16

What is the difference to use {text-decoration: underline} and {border-bottom: ...}?

which is easy to style and cross browser compatible?

when we should use border-bottom over text-decoration: underline?

Would it be good to use border-bottom always in place of text-decoration: underline?

18

border-bottom puts a line at the bottom of the element box. text-decoration:underline renders the text underlined. The exact difference depends on the HTML and text layout engines in use, but in general if you want text underlined, then underline it.

2
  • 2
    yes but we can give different color than text in border-bottom – Jitendra Vyas Mar 18 '10 at 5:01
  • 9
    Okay. But it's still not an underline. – Ignacio Vazquez-Abrams Mar 18 '10 at 5:07
12

Sorry to say this, but some answers here are misleading. Splitting a line of text does not place the border at the bottom of the entire block, because of the nature of inline blocks. Borders under links are actually more consistent across browsers than text-decoration: underline.

See: Text-Decoration vs. Border-Bottom

1
5

As Ignacio said, border-bottom will put the line at the bottom of the containing box, whereas text-decoration:underline will actually underline the text. This becomes an important distinction for multi-line strings.

I am a single line and will look similar for both methods
---------------------------------------------------------

would probably render the same for both styles, but you'll get the following for multi-line strings.

I am a string that has been
split and added a border-bottom
-------------------------------

I am a string that has been
---------------------------
split and underlined
--------------------

Apologies for using code formatting rather than properly rending these examples, but you can see the point I'm trying to make.

1
  • 4
    as matt said below, please test your code before answering - using display:inline; will not cause the border to render as you suggest, that is a property of block level elements specifically – David Meister Jul 14 '11 at 15:28
3

bottom-border lets you control the distance between the text and the underline, so its more versatile. And (as mentioned above) it allows a different color for the underline (although I don't see a reason why you'll want to do that).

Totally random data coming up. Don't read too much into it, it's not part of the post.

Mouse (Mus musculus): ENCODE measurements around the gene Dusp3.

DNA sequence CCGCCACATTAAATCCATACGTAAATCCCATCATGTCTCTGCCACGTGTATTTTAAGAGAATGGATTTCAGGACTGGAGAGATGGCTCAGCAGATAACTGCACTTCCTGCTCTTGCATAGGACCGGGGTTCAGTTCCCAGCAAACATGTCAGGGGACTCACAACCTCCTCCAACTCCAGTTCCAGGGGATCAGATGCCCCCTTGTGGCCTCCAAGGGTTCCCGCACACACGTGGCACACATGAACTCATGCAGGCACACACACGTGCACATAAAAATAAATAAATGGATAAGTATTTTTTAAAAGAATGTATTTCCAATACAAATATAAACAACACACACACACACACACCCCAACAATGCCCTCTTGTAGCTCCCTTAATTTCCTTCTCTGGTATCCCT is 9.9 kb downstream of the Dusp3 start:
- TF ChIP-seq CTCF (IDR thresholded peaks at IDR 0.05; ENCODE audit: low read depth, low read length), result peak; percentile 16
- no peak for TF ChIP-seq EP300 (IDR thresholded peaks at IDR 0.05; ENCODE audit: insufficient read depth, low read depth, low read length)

text-decoration is more 'correct' because it is the 'real' CSS property meant for underlining text.

if you set text-decoration: underline for all links then you will have to set text-decoration: none for special links which you don't need an underline. but if you use border-bottom instead, you'll save one line of CSS code (provide you set text-decoration: none in your reset CSS.

so all in all, i'll vote for border-bottom if you have a complex layout with different styles for each link but text-decoration for a simple website coded 'by the book'.

1

setting your text to display inline (actually, it should be that by default) will cause the border-bottom to render much as a text-decoration rule.

however, i presume that you want to use this technique on links by doing the following:

/* my super eye catching dual colour link */
a {
  color:black;
  border-bottom:1px solid red;
}

which is all well and good, but you'll find that wherever you have an img tag inside a link, the image will have a red border under it.

if you can figure out a way to target the parent of a page element (the image) using existing selectors and no javascript, i'll buy you a beer but i don't think you'll have much luck.

using "text-decoration" avoids this issue altogether as an image is clearly not text, it will not render an underline when inside a link.

if you have complete control over your markup, i suppose you can bumble your way through by adding classes to every link, but if you're working with any popular CMS system, you're going to struggle with this idea.

1

Try this border with 1px image

a:hover {
    background: url("img/bg-link-hover.png") repeat-x scroll 0px 92% transparent;
    background-color: transparent;
    background-image: url("img/bg-link-hover.png");
    background-repeat: repeat-x;
    background-attachment: scroll;
    background-position: 0px 92%;
    background-clip: border-box;
    background-origin: padding-box;
    background-size: auto auto;
}
1

While there are always going to be cases where one is more appropriate than the other, border-bottom offers much more precise control over text-decoration and is therefore probably the preferred method. Here's a quick (likely not exhaustive) list of properties that border-bottom can control/enable that text-decoration cannot:

  1. Spacing between text and "underline"
  2. "Underline" style (dotted, dashed, solid, gradient, image)
  3. Thickness
  4. CSS transitions/animations
  5. Separation of color between text and "underline"

In many cases, most of these abilities will not be needed - but it is good to have them available! I've switched to using border-bottom primarily for the ability to put a few pixels of padding between the text and the underline; the next most common use I've found is divorcing the underline color from the text color.

With CSS variables now shipping in every major browser, a "reset" stylesheet might look something like this:

:root {
    --link-color: blue;
    --hover-color: purple;
    --underline-color: var(--link-color);
}

a {
    color: var(--link-color);
    text-decoration: none;
    border-bottom: 1px solid var(--underline-color);
}

a:hover {
    color: var(--hover-color);
    border-bottom-color: var(--hover-color);
}

This way, links will display as expected on a "default" basis, yet still allow for customization as needed.

Your Answer

By clicking “Post Your Answer”, you agree to our terms of service, privacy policy and cookie policy

Not the answer you're looking for? Browse other questions tagged or ask your own question.